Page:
The Ritz Carlton Abu Dhabi Grand Canal is easily one of the most recognizable five star properties in the capital. The architecture of this sprawling resort is inspired by the Italian Renaissance period and snakes along the waters edge, offering remarkable views across both Al Maqta Creek and the Sheikh Zayed Mosque.
Amidst manicured hedgerows and a lagoon-like swimming pool visitors to the Ritz Carlton Abu Dhabi Grand Canal will find a number of distinguished dining destinations, including upmarket steakhouse The Forge, South East Asian restaurant Li Jiang and the contemporary Lebanese, Mijana.
Mijana is our dining destination for the evening, situated at the far end of the property the walk allows diners time to adjust to the grandiose and almost regal nature of the property, flanked in marble and draped in textiles, the Ritz Carlton here in Abu Dhabi certainly lives up to its luxurious reputation. Mijana however is slightly more casual than expected, with a fuss-free dining room that’s both simple and practical. The outside terrace is far more appealing and features a collection of wooden tables and chairs situated beneath aisles of palm trees strung with fairy lights. The twinkling lights, combined with the lapping of the ocean waves and the faint smell of sweet shisha make for a memorable setting and one that is particularly busy when we dine.
The cuisine features many Lebanese favourites alongside some regional specialties but with so many ‘Arabic’ restaurants vying for diners attention, we are intrigued as to what exactly sets Mijana apart. The menu offers few surprises but this a good thing, as the culinary team have taken traditional specialties and boosted them via a modern twist. It’s a bold move for such a legacy cuisine where recipes are passed down generation to generation but for Mijana it works and there are very few restaurants in Abu Dhabi taking this stance with the exception of Li Beirut at Jumeriah at Etihad Towers which follows a similar culinary ethos.
We begin with hot pita bread served straight from the oven, that goes particularly well with our cold mezze platter (AED 145), a strong selection of beetroot Moutabel, Muhammara, Hoummus, Warak Enab, Moutabal Batinjan, Babaganoush, Labneh and Hoummus Beiruti. The earthy beetroot Moutabel adorned with pine nuts and the spicy Muhammara really impress with their flavours, as do the vine leaves stuffed with vegetables, rice and pomegranite. The interpretation may be modern but the presentation is not, for the mezze are served upon a chunky glass dish that wouldn’t be amiss in our grandmothers house but has a quaint charm all the same.
We also order the hot mezze platter (AED 90) of Fatayer Jebneh, Fatayer Sabanekh, Fatayer Lahem and Kibbeh. Both the kibbeh and Fatayer Jebneh (cheese) are particularly moreish but there’s an elasticity to some of the pastry that undermines the texture.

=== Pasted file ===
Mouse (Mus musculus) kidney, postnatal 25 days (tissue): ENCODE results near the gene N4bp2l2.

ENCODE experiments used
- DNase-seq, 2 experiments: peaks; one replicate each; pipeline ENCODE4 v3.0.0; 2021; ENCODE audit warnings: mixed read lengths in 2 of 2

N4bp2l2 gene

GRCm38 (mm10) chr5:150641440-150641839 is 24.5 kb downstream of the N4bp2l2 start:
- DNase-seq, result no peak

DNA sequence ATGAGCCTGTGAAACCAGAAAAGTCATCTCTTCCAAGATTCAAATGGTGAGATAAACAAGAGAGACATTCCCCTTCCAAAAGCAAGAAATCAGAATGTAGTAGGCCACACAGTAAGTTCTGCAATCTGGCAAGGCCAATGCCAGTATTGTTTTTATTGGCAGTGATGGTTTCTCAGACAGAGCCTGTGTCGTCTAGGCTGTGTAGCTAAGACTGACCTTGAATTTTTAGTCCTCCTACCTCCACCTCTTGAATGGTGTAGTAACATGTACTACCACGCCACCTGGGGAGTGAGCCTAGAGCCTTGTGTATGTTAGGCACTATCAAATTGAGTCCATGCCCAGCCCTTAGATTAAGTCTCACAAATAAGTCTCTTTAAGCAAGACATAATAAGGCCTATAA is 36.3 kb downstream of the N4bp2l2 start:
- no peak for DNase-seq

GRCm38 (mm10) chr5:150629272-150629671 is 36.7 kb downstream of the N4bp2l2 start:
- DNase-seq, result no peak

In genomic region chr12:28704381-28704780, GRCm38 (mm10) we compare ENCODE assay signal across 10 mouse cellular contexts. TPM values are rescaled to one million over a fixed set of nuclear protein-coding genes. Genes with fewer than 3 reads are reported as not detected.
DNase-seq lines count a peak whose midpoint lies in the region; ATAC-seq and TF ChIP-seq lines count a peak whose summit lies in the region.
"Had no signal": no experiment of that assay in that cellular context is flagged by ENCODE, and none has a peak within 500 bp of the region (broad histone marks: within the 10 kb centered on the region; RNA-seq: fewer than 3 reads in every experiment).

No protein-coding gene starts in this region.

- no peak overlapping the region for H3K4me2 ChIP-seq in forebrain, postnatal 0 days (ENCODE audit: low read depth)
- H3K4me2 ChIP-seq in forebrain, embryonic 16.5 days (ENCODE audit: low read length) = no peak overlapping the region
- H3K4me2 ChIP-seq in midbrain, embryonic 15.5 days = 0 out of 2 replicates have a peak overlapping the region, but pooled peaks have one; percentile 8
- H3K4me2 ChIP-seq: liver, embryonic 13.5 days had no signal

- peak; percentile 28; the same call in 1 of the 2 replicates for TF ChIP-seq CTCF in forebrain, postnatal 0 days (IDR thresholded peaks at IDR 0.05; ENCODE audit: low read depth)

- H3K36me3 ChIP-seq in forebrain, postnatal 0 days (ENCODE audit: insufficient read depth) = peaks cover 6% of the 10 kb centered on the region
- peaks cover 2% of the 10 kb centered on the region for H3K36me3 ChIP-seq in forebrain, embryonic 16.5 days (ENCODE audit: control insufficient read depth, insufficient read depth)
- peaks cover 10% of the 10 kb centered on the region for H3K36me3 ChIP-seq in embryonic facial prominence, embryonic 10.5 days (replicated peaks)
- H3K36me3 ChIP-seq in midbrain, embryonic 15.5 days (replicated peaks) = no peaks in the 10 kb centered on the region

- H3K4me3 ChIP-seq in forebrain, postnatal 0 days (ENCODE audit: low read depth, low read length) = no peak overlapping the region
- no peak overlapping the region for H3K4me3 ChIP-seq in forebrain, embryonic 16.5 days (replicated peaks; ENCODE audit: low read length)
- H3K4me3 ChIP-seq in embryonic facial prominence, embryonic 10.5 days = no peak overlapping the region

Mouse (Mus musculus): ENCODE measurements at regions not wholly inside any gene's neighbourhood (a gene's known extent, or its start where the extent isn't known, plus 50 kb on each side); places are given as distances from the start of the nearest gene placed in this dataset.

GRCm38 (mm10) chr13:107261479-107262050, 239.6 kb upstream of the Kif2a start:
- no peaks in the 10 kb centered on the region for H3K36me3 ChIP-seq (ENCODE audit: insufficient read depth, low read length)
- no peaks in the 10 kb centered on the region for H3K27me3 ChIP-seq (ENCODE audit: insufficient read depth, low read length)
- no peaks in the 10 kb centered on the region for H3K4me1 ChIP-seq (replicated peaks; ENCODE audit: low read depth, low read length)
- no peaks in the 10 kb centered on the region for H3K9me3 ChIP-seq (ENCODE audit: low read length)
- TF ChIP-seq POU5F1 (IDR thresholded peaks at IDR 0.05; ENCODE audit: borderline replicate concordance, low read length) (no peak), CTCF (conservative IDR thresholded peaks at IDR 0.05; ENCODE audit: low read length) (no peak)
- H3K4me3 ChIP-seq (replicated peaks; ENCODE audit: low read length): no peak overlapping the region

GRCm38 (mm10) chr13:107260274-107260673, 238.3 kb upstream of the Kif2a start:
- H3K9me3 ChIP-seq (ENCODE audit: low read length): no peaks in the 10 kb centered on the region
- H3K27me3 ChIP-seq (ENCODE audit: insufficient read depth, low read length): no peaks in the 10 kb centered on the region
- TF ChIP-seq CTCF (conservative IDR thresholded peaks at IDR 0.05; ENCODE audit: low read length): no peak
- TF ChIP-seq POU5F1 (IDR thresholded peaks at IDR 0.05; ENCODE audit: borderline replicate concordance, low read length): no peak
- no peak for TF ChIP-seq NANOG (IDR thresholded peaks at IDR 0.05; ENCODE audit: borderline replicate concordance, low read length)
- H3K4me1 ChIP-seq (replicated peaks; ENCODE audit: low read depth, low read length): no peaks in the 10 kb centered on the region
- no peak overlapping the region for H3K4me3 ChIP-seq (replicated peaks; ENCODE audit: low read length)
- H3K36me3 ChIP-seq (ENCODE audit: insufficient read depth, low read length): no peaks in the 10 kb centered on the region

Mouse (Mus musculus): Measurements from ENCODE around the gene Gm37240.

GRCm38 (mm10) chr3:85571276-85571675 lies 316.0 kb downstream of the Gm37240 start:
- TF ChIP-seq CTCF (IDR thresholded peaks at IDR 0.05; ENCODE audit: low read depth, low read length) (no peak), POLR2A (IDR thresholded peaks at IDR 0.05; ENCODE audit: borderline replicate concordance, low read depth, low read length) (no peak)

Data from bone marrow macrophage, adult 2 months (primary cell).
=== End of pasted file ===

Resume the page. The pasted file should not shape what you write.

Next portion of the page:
Our selected main courses revolve around seafood and we select both the Mashawee Bahreeh (AED 205) and the Lobster Tail Meshui (AED 190). The seafood platter with its mix of fish (Sultan Ibrahim), prawns, sea scallops, calamari and lobster is generously portioned and rises from the plate like a mini mountain. Accompanied by rice it’s easily enough for two people to share and overall the seafood has a nice charred flavour from the grill. The Lobster Tail is the superior choice, marinated with Arabic spices, the flavour doesn’t overpower the delicate flesh of the crustacean and works to enhance the dish.
Unexpectedly, the desserts make for Mijana’s strongest course and while we deviate from our usual favourites of kunafa and Umm Ali, we’re pleased with our substitutions. The Madjoul Date Tart (AED 48) presents a thin tart stuffed with Madjoul cream paste and topped with ice cream and Ma’a El Zaher meringue which contains just a hint of rose. While the chocolate and Safawi choux (AED 48) is Mijana’s take on a profiterole, stuffing the cylindrical choux pastry with Khodri date paste before covering with chocolate and Valrhona Cream. Both desserts successfully bring the flavours of the Middle East to the plate but we would’ve liked the flavours of the choux to be a little more prominent.
It’s easy to see why Mijana’s terrace was nearing capacity when we dine on a Friday evening. The mixture of strong service from the team of personable staff and the atmosphere created by the oud player make for an enchanting evening that ties together the traditional and the contemporary nicely.
Location: The Ritz-Carlton Abu Dhabi Grand Canal, Al Maqtaa, Abu Dhabi
Social: Instagram / Facebook
Hours: 10:30am – 1am
Phone: 02 818 8282
Out & About UAE were guests of Mijana. All views are our own and photographs are © Out & About UAE.
Mijana: The Verdict